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Friendship bracket function

We denote a person with n friends with fn.

With (fk1,fk2,fk3,fk4, ... fkn), we denote that these n people each know each other. To clarify, when drawn as a graph, the graph is complete.

Friend(k)

For Friend(k), we have a sequence of friend bracket functions. The nth element can have at most n+k persons, and the nth element can't be a friendship minor of an earlier element. It can have multiple brackets.

Friendship minor

Let the earlier element be expressed as

(fk1,fk2,fk3,fk4, ... fkt1)(fkt1+1,fkt1+2,fkt1+3,fkt1+4, ... fkt2)...(fktn+1,fktn+2,fktn+3,fktn+4, ... fktn+1)

Let the other element be expressed as

(fk1',fk2',fk3',fk4', ... fkt1'')(fkt1'+1',fkt1'+2',fkt1'+3',fkt1'+4', ... fkt2'')...(fktn''+1',fktn''+2',fktn''+3',fktn''+4', ... fktn'+1'')

For those who can't read the accents very well, every k has an accent, every t has an accent and every n has an accent.

An element is a friendship minor of an earlier element if, for some ordering of the brackets and the elements inside the brackets:

  • n ≤ n'
  • tq ≤ tq' for all q
  • ktn+q ≤ ktn'+q' for all q<tn+1-tn and for all n.

In informal terms:

  • There are at least as many brackets.
  • Each bracket has at least as many persons
  • Each person has at least as many friends as the person on the equal place.

Number of persons

The number of persons is lower than you might expect. In (f1,f3)(f1,f3)(f1,f3) there are 6 people on the first look. But you can have a person knowing 3 others, each knowing no-one else. So this are 4 persons.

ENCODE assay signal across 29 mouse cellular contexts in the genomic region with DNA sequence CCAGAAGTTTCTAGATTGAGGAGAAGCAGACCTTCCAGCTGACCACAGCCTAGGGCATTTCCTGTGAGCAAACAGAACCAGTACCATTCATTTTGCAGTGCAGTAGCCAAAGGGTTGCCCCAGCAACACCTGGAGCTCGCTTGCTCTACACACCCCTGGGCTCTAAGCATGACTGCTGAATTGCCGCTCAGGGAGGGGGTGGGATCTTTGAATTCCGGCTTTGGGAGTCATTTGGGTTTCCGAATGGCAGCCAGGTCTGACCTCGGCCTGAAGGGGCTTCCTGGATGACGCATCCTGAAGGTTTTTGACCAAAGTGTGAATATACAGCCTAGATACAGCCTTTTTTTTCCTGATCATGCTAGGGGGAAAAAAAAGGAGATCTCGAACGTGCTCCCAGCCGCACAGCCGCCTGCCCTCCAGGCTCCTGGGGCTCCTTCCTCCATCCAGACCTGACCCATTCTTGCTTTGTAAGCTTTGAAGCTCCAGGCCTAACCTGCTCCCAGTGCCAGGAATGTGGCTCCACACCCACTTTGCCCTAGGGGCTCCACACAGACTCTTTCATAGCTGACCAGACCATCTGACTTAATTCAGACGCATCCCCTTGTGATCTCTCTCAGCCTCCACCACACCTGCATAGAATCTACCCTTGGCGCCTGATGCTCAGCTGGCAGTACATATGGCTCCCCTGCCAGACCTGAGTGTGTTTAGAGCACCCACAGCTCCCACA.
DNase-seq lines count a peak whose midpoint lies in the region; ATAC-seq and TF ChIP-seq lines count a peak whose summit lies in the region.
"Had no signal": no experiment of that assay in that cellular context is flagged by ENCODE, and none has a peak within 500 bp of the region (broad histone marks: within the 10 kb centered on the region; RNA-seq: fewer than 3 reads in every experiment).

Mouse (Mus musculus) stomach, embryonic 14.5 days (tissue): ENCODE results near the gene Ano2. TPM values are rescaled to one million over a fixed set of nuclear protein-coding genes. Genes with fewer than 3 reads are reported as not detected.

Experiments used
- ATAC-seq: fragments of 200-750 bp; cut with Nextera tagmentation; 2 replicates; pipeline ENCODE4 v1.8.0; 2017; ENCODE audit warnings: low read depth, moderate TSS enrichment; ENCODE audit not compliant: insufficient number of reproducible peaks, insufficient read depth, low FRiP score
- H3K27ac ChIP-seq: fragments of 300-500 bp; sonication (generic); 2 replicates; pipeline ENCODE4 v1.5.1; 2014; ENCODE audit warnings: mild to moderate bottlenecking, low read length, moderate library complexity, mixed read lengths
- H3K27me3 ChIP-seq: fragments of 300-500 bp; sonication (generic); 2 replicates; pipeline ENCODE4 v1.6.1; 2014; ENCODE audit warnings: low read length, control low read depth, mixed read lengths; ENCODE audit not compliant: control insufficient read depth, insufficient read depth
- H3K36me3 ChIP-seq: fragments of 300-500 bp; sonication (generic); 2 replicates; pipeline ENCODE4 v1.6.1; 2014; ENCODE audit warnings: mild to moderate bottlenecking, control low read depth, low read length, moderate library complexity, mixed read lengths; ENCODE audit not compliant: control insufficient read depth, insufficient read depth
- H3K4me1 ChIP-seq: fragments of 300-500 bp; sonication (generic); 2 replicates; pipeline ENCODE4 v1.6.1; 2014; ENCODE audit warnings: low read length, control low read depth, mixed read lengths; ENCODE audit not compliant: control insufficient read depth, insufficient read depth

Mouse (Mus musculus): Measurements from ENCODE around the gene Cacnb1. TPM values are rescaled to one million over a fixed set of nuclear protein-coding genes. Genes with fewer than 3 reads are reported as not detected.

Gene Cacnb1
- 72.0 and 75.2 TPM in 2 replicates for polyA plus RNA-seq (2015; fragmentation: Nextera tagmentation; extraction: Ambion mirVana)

Formally, we look for the smallest graph Q such that for the first bracket (fk1,fk2,fk3,fk4, ... fkn) in the element, we can find a minor of Q that has valences k1, k2, ... kn-1, kn and a minor is of the complete graph Kn.

If there are brackets with the same content, we can not use same minor again, we must use other minor.

The number of vertices q in the graph Q is the number of persons in the element of the sequence.

Values and bounds

For simplice denote f0 with n, f1 with o, f2 with p, f3 with q, etcetera.

Friend(0) and Friend(1)

Friend(0)=1, using (n)

Friend(1)=4, using (o,o), (n)(n)(n), (n)(n), (n)

Friend(2)

(p,p,p)

(o,q)(o,q)(o,q)

(o,p)(p,p)(p,p)(p,p)(o,p)

(o,p)(p,p)(p,p)(o,p)(o,o)

(o,p)(p,p)(p,p)(o,p)(n)(n)(n)

(o,p)(p,p)(p,p)(o,p)(n)(n)

(o,p)(p,p)(p,p)(o,p)(n)

(o,p)(p,p)(p,p)(o,p)

...

Some people might recognize this as the sequence for SSCG(2). Indeed, Friend(2)+1≥SSCG(2).

Proving well-foundness

Its well-foundness follows form Higman's lemma. We apply it to every bracket, so they are WQO since the number of friends is WQO. Then the string of brackets is WQO since it consists of WQO brackets.

I'm not the one who noticed, Deedlit did.

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